Gondolas at the Raploch may sound a bit far-fetched, but within the next few years water taxis on the River Forth could be integral to life around Stirling, and much more.

The main reason a human settlement was ever established there was because of an ancient ford on the river at that point, the lowest on the waterway.

So the river has been in the community’s DNA for more than a millennium. It made Stirling an important port with its own shipbuilders, and then a cruise destination. However it has been largely disregarded in recent centuries.

But now the local council and its partners on the Stirling City Commission have a multi-million pound vision to put it right back at the centre of Stirling life, transforming the local area.

They hope to build on the experience of the many European cities which have rivers at their heart, seeing the Forth as having the potential to be the major driver of Stirling’s future development and prosperity.

Johanna Boyd, Stirling Council leader said “Stirling turned its back on its river for too long." Now they had to help the city turn around and embrace it, and the huge possibilities it offers.

Symbolic of the new era would be the development of a river taxi network with stops connecting key sites. These would for Stirling University in Bridge of Allan, the Wallace Monument, the Fort Valley College Riverside campus, Stirling Sports Village and Forthside, the 40-acre development which has already regenerated part of the riverbanks.

But there also plans for a barrage which would not only generate green energy for local consumption, but also be integral to flood prevention schemes.

There would be significant expansion and enhancement of the riverside walking and cycle paths, connecting the key river sites and the city centre, and linking to the boat stops.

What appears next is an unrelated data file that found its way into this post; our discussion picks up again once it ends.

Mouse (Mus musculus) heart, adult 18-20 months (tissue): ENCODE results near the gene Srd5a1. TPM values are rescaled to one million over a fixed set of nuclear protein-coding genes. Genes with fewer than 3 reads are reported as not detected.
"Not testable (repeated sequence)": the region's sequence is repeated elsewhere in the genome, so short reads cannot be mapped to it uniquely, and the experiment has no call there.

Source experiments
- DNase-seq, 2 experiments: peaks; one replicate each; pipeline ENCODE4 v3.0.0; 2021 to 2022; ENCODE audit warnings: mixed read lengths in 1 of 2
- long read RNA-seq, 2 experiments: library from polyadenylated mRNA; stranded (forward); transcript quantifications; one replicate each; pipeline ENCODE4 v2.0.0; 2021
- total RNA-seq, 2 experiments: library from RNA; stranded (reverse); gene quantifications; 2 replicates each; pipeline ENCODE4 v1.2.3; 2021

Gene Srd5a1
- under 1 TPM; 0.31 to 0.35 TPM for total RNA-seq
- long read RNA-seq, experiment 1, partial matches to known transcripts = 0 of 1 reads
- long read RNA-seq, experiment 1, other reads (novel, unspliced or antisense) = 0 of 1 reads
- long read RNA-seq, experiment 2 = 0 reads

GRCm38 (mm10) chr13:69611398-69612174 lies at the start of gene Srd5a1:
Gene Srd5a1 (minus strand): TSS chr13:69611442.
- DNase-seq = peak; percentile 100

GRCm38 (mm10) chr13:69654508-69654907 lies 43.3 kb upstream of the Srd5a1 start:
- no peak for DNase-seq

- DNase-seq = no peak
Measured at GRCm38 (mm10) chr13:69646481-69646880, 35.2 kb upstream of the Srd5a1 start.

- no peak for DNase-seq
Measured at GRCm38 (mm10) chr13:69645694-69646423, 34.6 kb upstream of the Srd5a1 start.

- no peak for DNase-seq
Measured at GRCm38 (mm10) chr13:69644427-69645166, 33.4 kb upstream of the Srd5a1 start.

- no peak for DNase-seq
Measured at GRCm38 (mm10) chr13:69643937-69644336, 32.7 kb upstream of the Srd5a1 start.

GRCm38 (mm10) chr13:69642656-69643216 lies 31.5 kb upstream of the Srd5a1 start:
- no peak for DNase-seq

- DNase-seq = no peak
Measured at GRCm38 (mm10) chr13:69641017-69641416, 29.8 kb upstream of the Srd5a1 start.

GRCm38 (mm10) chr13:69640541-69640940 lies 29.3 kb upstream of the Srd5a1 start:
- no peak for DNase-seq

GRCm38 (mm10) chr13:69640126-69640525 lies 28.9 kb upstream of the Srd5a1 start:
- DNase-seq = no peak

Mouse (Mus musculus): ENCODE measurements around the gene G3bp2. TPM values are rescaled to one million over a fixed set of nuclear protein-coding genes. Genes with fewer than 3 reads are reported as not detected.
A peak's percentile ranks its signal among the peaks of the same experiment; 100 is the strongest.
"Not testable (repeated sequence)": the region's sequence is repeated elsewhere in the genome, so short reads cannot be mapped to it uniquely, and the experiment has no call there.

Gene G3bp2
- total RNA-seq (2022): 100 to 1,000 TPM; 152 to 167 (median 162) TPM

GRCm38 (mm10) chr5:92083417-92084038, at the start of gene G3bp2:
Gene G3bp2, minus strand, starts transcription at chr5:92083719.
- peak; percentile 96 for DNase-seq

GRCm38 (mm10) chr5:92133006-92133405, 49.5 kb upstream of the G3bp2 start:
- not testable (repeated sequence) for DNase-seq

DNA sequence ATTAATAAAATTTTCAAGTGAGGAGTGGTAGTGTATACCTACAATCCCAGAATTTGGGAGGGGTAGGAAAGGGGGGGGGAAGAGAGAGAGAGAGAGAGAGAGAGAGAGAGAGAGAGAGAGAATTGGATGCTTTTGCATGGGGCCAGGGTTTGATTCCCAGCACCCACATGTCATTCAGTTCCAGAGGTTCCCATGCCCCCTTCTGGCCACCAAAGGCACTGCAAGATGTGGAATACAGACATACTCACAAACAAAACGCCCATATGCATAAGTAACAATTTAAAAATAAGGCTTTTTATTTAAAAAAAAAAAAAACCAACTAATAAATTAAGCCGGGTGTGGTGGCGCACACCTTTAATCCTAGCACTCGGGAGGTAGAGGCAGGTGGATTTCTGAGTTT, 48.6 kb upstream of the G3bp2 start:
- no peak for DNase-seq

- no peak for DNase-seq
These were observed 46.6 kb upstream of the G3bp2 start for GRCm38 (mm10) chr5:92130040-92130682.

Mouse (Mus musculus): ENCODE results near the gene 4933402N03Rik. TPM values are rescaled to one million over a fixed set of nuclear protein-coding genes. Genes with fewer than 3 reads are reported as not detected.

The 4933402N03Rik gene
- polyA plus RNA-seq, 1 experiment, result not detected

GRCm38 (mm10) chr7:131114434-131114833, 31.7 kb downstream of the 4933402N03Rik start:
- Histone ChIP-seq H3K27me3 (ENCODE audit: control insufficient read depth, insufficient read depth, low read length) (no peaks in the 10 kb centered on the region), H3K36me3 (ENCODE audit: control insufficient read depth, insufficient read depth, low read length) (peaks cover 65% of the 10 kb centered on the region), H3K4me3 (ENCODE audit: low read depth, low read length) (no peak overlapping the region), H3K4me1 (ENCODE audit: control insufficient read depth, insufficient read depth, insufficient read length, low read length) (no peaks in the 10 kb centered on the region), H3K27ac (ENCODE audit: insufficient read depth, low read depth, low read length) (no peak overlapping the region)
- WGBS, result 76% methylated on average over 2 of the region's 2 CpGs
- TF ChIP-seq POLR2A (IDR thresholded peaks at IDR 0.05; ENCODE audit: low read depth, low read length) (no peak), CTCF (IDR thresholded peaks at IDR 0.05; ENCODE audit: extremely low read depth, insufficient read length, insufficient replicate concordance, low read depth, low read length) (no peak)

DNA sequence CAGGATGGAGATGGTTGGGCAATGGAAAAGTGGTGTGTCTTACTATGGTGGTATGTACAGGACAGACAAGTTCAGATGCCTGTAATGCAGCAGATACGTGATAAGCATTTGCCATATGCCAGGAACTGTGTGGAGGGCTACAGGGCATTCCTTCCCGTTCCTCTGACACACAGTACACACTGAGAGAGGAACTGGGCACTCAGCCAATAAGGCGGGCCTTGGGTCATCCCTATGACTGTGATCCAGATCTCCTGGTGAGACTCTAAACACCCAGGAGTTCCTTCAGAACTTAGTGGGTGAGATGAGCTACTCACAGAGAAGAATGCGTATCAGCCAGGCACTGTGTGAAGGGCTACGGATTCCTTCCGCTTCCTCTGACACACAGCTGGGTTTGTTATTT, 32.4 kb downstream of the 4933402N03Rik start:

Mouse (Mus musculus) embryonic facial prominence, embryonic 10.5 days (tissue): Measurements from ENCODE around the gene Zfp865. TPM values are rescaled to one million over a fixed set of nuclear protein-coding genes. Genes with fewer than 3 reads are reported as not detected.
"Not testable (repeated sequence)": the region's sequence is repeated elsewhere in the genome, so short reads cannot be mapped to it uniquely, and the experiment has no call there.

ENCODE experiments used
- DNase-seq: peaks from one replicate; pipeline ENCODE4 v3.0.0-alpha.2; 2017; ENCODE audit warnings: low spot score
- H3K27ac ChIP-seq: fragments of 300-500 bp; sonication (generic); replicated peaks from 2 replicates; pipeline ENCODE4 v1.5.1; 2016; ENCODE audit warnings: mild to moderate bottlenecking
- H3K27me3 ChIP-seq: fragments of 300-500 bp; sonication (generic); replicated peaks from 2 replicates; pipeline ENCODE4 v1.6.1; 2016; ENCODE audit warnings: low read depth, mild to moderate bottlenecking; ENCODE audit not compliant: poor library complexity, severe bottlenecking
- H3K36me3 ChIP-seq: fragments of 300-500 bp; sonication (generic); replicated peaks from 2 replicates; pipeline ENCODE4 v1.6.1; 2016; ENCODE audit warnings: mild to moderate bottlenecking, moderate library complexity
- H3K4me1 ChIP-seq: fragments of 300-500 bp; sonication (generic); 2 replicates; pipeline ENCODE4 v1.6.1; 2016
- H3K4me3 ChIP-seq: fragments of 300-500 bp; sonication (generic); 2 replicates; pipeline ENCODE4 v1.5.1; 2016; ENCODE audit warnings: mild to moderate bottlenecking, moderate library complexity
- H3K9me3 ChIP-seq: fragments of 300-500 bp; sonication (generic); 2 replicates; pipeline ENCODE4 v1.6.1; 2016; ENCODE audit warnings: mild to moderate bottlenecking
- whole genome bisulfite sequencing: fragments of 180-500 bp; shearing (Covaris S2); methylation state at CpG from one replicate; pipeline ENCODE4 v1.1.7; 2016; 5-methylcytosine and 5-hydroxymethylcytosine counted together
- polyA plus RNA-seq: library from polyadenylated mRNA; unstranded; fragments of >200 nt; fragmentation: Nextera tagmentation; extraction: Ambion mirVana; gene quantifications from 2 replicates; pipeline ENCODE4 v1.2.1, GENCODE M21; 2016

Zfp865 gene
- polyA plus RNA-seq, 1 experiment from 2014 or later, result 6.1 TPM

More work would be done on the peninsulas and riverbanks, to create outdoor experiences with themes including environment, sports, energy and arts performance. But it would also give greater access to locals and visitors for fishing, boating and kayaking.

It would mean more sites could be opened up for residential and businesses development, without undermining the overall environmental experience. Meanwhile the ruins of Cambuskenneth Abbey to the east of Stirling would feel closer.

What would be one of the most ambitious projects in Scotland, is integral to the Stirling City Commission’s strategy to win a City Deal. Glasgow, Aberdeen and Inverness have been promised hundreds of millions of pounds having already won such a deal from the UK and Scottish Governments.

Ms Boyd said that it was too early to talk about the overall cost of realising their vision for the Stirling and its river. “But we have set aside £2m in this year’s budget for the City Development Framework. This is a series of key infrastructure projects, including the river. These will go to make up our City Deal bid. Half a million pounds will go to the restoration of the old harbour at Riverside.”

Steve Dunlop, chief executive of Scottish Canals who is a local resident and a member of the Stirling City Commission said “It is only in the last few decades that the UK as a whole has started to appreciate the strategic importance of rivers and waterways, something which has long been recognised across Europe. Stirling has been no different. It has seen the Forth as a bit of a problem rather than an asset. But people are now recognising in their renewed ambition for the long term future of this young but economically vibrant city, that the river should not be seen as a dividing but a joining space. It could provide the glue that pulls the city and region closer.”